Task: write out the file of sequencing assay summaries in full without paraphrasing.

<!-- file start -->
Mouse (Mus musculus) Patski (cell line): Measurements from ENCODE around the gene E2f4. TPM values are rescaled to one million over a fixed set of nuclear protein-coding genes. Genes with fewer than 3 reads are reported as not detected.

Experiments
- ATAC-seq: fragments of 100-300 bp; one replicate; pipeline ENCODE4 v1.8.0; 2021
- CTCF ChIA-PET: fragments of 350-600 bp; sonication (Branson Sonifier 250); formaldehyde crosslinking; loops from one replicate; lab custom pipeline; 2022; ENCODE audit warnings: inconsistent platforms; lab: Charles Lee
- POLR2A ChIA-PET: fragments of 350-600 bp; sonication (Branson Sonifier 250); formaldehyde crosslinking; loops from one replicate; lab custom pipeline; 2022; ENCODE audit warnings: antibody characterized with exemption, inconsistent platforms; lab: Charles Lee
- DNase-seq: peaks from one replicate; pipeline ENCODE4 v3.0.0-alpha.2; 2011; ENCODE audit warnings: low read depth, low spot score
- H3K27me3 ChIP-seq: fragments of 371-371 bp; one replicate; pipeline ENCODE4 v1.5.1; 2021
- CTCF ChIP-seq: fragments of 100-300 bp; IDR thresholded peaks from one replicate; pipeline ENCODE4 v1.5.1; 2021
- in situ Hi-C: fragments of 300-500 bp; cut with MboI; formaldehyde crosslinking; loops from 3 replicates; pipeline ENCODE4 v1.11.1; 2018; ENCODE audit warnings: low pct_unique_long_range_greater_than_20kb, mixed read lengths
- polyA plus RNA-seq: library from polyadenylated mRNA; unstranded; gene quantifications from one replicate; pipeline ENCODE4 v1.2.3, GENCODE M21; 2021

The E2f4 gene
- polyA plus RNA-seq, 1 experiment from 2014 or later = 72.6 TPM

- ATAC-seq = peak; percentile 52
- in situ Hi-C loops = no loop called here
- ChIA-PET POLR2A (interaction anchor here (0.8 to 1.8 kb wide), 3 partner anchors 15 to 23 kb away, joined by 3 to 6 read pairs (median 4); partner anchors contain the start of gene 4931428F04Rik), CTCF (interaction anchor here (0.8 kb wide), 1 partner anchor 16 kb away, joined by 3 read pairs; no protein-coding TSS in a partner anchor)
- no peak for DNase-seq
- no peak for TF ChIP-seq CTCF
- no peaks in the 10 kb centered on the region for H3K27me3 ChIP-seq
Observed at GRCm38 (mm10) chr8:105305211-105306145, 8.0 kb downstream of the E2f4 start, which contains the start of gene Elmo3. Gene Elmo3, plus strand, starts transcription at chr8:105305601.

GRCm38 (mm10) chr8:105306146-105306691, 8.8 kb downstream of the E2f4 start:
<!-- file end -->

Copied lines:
Mouse (Mus musculus) Patski (cell line): Measurements from ENCODE around the gene E2f4. TPM values are rescaled to one million over a fixed set of nuclear protein-coding genes. Genes with fewer than 3 reads are reported as not detected.

Experiments
- ATAC-seq: fragments of 100-300 bp; one replicate; pipeline ENCODE4 v1.8.0; 2021
- CTCF ChIA-PET: fragments of 350-600 bp; sonication (Branson Sonifier 250); formaldehyde crosslinking; loops from one replicate; lab custom pipeline; 2022; ENCODE audit warnings: inconsistent platforms; lab: Charles Lee
- POLR2A ChIA-PET: fragments of 350-600 bp; sonication (Branson Sonifier 250); formaldehyde crosslinking; loops from one replicate; lab custom pipeline; 2022; ENCODE audit warnings: antibody characterized with exemption, inconsistent platforms; lab: Charles Lee
- DNase-seq: peaks from one replicate; pipeline ENCODE4 v3.0.0-alpha.2; 2011; ENCODE audit warnings: low read depth, low spot score
- H3K27me3 ChIP-seq: fragments of 371-371 bp; one replicate; pipeline ENCODE4 v1.5.1; 2021
- CTCF ChIP-seq: fragments of 100-300 bp; IDR thresholded peaks from one replicate; pipeline ENCODE4 v1.5.1; 2021
- in situ Hi-C: fragments of 300-500 bp; cut with MboI; formaldehyde crosslinking; loops from 3 replicates; pipeline ENCODE4 v1.11.1; 2018; ENCODE audit warnings: low pct_unique_long_range_greater_than_20kb, mixed read lengths
- polyA plus RNA-seq: library from polyadenylated mRNA; unstranded; gene quantifications from one replicate; pipeline ENCODE4 v1.2.3, GENCODE M21; 2021

The E2f4 gene
- polyA plus RNA-seq, 1 experiment from 2014 or later = 72.6 TPM

- ATAC-seq = peak; percentile 52
- in situ Hi-C loops = no loop called here
- ChIA-PET POLR2A (interaction anchor here (0.8 to 1.8 kb wide), 3 partner anchors 15 to 23 kb away, joined by 3 to 6 read pairs (median 4); partner anchors contain the start of gene 4931428F04Rik), CTCF (interaction anchor here (0.8 kb wide), 1 partner anchor 16 kb away, joined by 3 read pairs; no protein-coding TSS in a partner anchor)
- no peak for DNase-seq
- no peak for TF ChIP-seq CTCF
- no peaks in the 10 kb centered on the region for H3K27me3 ChIP-seq
Observed at GRCm38 (mm10) chr8:105305211-105306145, 8.0 kb downstream of the E2f4 start, which contains the start of gene Elmo3. Gene Elmo3, plus strand, starts transcription at chr8:105305601.

GRCm38 (mm10) chr8:105306146-105306691, 8.8 kb downstream of the E2f4 start: